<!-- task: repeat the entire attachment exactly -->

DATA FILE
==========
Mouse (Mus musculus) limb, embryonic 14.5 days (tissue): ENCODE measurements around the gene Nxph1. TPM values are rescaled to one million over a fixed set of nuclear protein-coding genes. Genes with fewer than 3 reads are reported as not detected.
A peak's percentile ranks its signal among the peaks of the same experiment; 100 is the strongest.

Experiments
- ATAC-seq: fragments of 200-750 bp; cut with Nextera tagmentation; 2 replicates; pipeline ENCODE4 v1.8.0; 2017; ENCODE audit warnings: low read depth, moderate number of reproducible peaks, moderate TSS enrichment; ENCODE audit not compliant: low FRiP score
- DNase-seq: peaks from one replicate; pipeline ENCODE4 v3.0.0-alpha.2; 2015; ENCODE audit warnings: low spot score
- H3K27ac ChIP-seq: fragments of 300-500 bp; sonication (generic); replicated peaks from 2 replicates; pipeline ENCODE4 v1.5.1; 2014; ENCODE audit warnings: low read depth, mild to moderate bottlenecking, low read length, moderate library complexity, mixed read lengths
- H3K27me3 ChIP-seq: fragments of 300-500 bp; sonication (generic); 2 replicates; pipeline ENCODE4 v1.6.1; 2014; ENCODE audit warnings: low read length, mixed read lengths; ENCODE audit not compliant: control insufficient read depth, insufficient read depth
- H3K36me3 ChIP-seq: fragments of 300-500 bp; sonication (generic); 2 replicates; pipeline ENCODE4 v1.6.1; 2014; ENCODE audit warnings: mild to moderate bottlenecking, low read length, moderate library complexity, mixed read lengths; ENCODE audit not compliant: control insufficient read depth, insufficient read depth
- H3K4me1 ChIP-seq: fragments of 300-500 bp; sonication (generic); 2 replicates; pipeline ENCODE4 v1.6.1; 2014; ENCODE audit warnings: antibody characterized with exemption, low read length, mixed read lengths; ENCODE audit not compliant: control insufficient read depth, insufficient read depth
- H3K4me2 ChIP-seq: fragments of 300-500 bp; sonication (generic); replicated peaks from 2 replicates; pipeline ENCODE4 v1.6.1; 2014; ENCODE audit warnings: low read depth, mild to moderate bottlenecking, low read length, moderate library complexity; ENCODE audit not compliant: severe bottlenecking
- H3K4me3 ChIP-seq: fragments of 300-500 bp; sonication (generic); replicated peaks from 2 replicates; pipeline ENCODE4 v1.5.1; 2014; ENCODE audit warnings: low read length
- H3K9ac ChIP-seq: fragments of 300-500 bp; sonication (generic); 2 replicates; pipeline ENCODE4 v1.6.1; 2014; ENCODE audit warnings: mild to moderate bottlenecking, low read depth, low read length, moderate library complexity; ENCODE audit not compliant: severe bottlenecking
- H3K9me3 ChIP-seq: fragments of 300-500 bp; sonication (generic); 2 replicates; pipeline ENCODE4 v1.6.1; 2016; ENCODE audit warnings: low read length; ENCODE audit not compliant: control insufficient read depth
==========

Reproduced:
Mouse (Mus musculus) limb, embryonic 14.5 days (tissue): ENCODE measurements around the gene Nxph1. TPM values are rescaled to one million over a fixed set of nuclear protein-coding genes. Genes with fewer than 3 reads are reported as not detected.
A peak's percentile ranks its signal among the peaks of the same experiment; 100 is the strongest.

Experiments
- ATAC-seq: fragments of 200-750 bp; cut with Nextera tagmentation; 2 replicates; pipeline ENCODE4 v1.8.0; 2017; ENCODE audit warnings: low read depth, moderate number of reproducible peaks, moderate TSS enrichment; ENCODE audit not compliant: low FRiP score
- DNase-seq: peaks from one replicate; pipeline ENCODE4 v3.0.0-alpha.2; 2015; ENCODE audit warnings: low spot score
- H3K27ac ChIP-seq: fragments of 300-500 bp; sonication (generic); replicated peaks from 2 replicates; pipeline ENCODE4 v1.5.1; 2014; ENCODE audit warnings: low read depth, mild to moderate bottlenecking, low read length, moderate library complexity, mixed read lengths
- H3K27me3 ChIP-seq: fragments of 300-500 bp; sonication (generic); 2 replicates; pipeline ENCODE4 v1.6.1; 2014; ENCODE audit warnings: low read length, mixed read lengths; ENCODE audit not compliant: control insufficient read depth, insufficient read depth
- H3K36me3 ChIP-seq: fragments of 300-500 bp; sonication (generic); 2 replicates; pipeline ENCODE4 v1.6.1; 2014; ENCODE audit warnings: mild to moderate bottlenecking, low read length, moderate library complexity, mixed read lengths; ENCODE audit not compliant: control insufficient read depth, insufficient read depth
- H3K4me1 ChIP-seq: fragments of 300-500 bp; sonication (generic); 2 replicates; pipeline ENCODE4 v1.6.1; 2014; ENCODE audit warnings: antibody characterized with exemption, low read length, mixed read lengths; ENCODE audit not compliant: control insufficient read depth, insufficient read depth
- H3K4me2 ChIP-seq: fragments of 300-500 bp; sonication (generic); replicated peaks from 2 replicates; pipeline ENCODE4 v1.6.1; 2014; ENCODE audit warnings: low read depth, mild to moderate bottlenecking, low read length, moderate library complexity; ENCODE audit not compliant: severe bottlenecking
- H3K4me3 ChIP-seq: fragments of 300-500 bp; sonication (generic); replicated peaks from 2 replicates; pipeline ENCODE4 v1.5.1; 2014; ENCODE audit warnings: low read length
- H3K9ac ChIP-seq: fragments of 300-500 bp; sonication (generic); 2 replicates; pipeline ENCODE4 v1.6.1; 2014; ENCODE audit warnings: mild to moderate bottlenecking, low read depth, low read length, moderate library complexity; ENCODE audit not compliant: severe bottlenecking
- H3K9me3 ChIP-seq: fragments of 300-500 bp; sonication (generic); 2 replicates; pipeline ENCODE4 v1.6.1; 2016; ENCODE audit warnings: low read length; ENCODE audit not compliant: control insufficient read depth